“I will,” said the old rabbit, and he crawled back down into the burrow, while Susie and Sammie, with Nurse Jane Fuzzy-Wuzzy, went on to the brook.
The muskrat was a very good swimmer, indeed, and as soon as she reached the water she plunged in and swam about, to show Sammie and Susie how it ought to be done. She dived, and she shot across; she swam on her side, and in the ordinary way. In fact, she swam in a number of ways that you and I could not. At length she swam entirely under water for some distance, and the bunny children were afraid she was drowned, but she came up smiling, showing her sharp teeth, and explained that this was one of the ways she used to escape from dogs, boys and other enemies.
Then the nurse-muskrat gave the bunny children their lesson. She had little trouble in teaching them, as they learned quickly. She was just showing them how to float along with only the tip of the nose showing, in order to keep out of sight, when suddenly there was a noise on the bank.
No, it was not some one after the bunny rabbit children’s clothes, for they had left them at home when they went to take a lesson. But it was a number of boys with a dog, who were making the noise. As soon as the boys saw the rabbits and the rat they gathered up a lot of stones, and one boy cried out:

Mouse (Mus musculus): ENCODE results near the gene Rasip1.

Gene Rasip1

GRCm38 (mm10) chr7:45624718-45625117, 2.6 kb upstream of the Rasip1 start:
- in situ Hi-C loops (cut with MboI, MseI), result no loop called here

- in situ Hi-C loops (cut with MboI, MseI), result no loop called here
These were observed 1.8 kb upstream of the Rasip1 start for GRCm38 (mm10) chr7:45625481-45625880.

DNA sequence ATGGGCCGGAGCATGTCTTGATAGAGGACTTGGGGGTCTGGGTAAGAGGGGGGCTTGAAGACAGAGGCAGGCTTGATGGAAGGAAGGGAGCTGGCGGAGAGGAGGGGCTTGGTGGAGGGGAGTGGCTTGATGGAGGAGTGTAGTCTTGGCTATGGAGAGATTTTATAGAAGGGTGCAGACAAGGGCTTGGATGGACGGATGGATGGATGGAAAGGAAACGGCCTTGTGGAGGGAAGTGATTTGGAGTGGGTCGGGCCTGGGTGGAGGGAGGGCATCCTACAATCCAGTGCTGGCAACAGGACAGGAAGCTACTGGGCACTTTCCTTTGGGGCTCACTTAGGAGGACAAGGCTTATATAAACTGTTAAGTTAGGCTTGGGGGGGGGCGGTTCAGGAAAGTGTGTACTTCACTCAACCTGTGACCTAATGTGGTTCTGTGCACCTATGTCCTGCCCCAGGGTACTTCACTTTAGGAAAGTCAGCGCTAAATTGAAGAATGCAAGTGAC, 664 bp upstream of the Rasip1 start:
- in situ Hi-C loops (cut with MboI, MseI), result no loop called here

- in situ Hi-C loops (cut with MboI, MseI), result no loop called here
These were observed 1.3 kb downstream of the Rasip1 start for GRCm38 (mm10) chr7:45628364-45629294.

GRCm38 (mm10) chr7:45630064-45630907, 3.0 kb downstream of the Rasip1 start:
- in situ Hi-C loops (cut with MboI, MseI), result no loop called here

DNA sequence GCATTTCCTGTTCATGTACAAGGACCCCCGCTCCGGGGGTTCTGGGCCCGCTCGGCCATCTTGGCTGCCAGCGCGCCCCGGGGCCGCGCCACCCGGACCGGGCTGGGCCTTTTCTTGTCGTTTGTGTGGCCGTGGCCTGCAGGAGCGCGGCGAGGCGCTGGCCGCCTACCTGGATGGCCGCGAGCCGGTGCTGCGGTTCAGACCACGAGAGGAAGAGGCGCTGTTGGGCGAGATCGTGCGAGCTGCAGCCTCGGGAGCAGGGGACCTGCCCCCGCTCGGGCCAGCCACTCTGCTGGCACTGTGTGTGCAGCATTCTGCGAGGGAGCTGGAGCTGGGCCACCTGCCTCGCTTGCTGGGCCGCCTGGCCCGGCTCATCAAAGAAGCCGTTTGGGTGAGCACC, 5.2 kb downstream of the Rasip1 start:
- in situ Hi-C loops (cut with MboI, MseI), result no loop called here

“Oh, look there! Two rabbits and a muskrat! Let’s catch them, and sell their skins!”
“Oh, dear!” exclaimed Susie, who was very much frightened. “Whatever shall we do?”
“Don’t be alarmed,” said Nurse Jane Fuzzy-Wuzzy, calmly, as she started to swim down stream. “Just follow me; swim as I do, with only your nose out, and I will save you.” The boys ran along the bank, throwing stones at the little creatures, and the dog barked, and to-morrow night I will tell you how Sammie and Susie got away and were saved by Jane Fuzzy-Wuzzy, that is if you think you would care to hear the story.
SAMMIE’S AND SUSIE’S TERRIBLE TIME
You may be sure the two Littletail children were very much frightened when they were floating down the stream behind Nurse Jane Fuzzy-Wuzzy, with the boys on the bank throwing stones at them, and the dog barking as hard as he could bark.
“Sic the dog in the water after them,” called one boy.
“Naw! This dog doesn’t like water,” said the boy who owned it. “We’ll hit ’em with stones, and then poke ’em out with sticks.”
Oh, how Sammie and Susie shuddered when they heard those words! They did not know Jane Fuzzy-Wuzzy was going to save them. The muskrat looked around to see how the children were swimming.
“Don’t be afraid,” she called, but of course the boys could not understand what she said. The dog could, being an animal and understanding animal talk, but the dog couldn’t tell the boys.
“Don’t be afraid,” said the nurse. “Sammie, keep your head under more. Susie, strike out harder with your forepaws.”